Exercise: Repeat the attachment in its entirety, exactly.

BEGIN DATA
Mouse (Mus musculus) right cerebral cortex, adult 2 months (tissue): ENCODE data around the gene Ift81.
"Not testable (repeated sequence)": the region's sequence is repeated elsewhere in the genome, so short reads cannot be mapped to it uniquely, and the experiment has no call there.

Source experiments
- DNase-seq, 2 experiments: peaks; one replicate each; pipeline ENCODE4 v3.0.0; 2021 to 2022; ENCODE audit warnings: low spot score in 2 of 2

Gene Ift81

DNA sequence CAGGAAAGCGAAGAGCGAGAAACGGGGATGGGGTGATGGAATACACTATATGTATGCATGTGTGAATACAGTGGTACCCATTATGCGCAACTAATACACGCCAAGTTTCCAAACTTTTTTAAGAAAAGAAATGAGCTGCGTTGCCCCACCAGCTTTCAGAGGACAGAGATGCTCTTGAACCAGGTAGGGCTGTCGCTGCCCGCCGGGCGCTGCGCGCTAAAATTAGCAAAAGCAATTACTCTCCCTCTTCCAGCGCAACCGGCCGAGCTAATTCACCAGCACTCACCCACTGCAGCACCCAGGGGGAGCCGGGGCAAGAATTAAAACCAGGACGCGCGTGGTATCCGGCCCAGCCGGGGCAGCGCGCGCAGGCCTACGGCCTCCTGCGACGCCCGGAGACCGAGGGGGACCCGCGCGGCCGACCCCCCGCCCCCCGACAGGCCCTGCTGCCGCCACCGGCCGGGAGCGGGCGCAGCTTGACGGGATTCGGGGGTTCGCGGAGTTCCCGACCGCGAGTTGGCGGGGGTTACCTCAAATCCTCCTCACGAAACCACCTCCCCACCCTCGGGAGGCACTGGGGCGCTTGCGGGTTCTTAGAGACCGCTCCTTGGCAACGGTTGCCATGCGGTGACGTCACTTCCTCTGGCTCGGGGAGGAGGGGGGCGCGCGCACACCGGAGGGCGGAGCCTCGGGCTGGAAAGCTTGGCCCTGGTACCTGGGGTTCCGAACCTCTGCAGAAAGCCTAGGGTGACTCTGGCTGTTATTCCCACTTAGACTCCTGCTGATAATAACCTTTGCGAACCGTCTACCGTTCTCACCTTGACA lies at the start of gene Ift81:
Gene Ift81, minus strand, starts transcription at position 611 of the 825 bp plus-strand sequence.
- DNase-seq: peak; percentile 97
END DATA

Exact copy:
Mouse (Mus musculus) right cerebral cortex, adult 2 months (tissue): ENCODE data around the gene Ift81.
"Not testable (repeated sequence)": the region's sequence is repeated elsewhere in the genome, so short reads cannot be mapped to it uniquely, and the experiment has no call there.

Source experiments
- DNase-seq, 2 experiments: peaks; one replicate each; pipeline ENCODE4 v3.0.0; 2021 to 2022; ENCODE audit warnings: low spot score in 2 of 2

Gene Ift81

DNA sequence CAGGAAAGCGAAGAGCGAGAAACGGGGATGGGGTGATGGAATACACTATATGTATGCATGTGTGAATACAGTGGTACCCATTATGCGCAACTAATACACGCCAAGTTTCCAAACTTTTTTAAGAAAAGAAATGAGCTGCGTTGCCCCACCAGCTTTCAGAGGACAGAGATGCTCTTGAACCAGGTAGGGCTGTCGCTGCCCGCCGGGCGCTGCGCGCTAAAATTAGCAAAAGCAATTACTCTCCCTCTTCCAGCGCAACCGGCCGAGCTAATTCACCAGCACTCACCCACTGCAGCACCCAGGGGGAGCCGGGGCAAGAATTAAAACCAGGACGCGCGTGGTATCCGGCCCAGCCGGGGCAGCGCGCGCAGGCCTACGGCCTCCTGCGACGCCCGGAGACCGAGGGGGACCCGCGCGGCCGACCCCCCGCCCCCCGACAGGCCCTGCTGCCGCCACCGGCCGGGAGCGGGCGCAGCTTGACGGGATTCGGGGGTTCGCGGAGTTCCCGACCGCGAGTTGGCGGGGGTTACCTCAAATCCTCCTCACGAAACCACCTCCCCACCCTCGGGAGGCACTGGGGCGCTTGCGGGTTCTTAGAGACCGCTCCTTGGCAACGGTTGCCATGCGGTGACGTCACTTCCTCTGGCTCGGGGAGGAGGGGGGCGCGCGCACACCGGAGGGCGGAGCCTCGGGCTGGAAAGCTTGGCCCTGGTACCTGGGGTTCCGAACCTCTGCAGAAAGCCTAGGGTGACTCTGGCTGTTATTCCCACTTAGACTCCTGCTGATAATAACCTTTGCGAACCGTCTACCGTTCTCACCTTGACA lies at the start of gene Ift81:
Gene Ift81, minus strand, starts transcription at position 611 of the 825 bp plus-strand sequence.
- DNase-seq: peak; percentile 97